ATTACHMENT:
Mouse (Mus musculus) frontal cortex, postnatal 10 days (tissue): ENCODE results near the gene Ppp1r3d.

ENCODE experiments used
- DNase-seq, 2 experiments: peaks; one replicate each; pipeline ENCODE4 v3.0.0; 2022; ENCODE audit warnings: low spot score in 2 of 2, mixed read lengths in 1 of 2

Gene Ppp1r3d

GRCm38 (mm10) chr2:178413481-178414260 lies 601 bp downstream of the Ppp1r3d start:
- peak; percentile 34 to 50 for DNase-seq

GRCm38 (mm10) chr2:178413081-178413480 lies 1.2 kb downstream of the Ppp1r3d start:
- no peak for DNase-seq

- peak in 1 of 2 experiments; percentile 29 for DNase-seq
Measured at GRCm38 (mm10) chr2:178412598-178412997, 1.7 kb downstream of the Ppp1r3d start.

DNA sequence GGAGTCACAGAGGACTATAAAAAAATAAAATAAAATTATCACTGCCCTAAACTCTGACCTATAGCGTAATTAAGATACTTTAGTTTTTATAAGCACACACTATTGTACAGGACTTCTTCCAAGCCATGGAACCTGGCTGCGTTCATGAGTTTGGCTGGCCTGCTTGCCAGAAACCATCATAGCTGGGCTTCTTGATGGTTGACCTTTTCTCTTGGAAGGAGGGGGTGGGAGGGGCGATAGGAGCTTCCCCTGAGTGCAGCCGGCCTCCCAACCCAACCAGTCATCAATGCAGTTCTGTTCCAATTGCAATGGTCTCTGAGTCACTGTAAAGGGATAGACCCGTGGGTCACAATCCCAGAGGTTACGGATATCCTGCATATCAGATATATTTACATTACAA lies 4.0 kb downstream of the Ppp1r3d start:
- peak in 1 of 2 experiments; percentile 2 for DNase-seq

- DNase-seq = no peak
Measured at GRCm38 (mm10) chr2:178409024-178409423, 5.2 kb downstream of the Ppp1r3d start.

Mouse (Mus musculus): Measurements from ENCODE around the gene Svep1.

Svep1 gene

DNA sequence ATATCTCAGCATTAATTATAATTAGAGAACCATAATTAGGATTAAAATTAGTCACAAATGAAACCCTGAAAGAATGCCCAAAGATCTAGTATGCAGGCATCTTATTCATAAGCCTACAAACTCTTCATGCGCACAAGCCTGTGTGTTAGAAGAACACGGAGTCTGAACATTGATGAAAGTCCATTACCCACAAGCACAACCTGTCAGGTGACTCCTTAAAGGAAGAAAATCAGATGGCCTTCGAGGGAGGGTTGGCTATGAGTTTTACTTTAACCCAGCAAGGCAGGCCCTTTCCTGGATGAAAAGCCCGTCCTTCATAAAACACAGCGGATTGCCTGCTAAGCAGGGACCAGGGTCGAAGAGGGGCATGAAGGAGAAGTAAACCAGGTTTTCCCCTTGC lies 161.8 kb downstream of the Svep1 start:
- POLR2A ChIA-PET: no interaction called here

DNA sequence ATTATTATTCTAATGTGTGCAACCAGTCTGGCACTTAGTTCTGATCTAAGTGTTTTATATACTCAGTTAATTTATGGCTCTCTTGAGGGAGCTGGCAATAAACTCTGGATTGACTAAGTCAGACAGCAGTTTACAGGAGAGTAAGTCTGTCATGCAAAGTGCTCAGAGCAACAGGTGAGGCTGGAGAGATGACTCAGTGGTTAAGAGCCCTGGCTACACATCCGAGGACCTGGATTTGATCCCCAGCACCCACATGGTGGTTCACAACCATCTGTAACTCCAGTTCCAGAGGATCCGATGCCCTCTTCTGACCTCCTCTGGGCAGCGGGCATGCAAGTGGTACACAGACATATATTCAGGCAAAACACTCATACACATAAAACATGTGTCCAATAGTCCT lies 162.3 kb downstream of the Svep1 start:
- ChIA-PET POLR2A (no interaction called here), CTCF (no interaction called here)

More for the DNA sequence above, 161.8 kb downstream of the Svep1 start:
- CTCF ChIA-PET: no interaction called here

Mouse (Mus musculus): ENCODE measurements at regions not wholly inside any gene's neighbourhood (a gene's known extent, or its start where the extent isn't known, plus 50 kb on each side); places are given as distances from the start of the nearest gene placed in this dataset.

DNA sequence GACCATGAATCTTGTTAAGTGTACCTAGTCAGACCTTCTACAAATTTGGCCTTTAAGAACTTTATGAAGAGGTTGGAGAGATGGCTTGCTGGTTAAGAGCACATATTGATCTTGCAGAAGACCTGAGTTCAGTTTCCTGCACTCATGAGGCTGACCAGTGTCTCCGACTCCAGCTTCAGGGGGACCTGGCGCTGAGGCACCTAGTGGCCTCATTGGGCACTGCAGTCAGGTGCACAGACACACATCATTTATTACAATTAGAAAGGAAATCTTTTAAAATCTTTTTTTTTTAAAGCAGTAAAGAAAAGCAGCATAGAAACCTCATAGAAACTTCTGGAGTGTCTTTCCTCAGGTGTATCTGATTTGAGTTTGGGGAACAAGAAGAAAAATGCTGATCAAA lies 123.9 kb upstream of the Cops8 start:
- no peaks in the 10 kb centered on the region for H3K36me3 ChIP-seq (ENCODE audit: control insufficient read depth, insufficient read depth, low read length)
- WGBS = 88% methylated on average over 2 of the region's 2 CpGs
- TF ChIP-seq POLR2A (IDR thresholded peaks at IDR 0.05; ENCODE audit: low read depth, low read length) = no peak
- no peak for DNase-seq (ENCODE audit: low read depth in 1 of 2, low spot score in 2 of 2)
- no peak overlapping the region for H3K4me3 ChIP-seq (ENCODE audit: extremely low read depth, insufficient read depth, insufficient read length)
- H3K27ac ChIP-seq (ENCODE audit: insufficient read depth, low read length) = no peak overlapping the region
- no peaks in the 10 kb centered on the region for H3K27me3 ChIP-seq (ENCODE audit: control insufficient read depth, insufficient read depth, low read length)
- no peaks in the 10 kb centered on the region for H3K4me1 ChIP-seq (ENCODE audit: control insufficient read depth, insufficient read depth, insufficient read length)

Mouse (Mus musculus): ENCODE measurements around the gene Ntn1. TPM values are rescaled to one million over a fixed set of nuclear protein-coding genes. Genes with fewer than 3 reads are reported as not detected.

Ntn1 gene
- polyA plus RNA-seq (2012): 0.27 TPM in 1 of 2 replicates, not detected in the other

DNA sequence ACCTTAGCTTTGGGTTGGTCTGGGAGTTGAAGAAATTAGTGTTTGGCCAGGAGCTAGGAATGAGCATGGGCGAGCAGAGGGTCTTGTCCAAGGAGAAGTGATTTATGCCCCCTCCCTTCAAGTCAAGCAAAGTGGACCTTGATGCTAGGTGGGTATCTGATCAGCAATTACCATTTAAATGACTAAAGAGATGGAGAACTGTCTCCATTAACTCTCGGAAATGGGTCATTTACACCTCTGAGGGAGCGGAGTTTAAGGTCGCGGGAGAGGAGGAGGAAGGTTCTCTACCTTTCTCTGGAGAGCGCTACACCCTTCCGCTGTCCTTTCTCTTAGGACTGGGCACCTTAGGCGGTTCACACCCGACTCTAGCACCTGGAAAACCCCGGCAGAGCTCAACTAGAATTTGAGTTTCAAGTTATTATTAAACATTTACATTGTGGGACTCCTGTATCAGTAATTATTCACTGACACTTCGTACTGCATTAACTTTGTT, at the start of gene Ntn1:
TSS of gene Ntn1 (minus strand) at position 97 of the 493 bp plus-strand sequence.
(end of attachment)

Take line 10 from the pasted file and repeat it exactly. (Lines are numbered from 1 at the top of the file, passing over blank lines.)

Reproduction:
Measured at GRCm38 (mm10) chr2:178412598-178412997, 1.7 kb downstream of the Ppp1r3d start.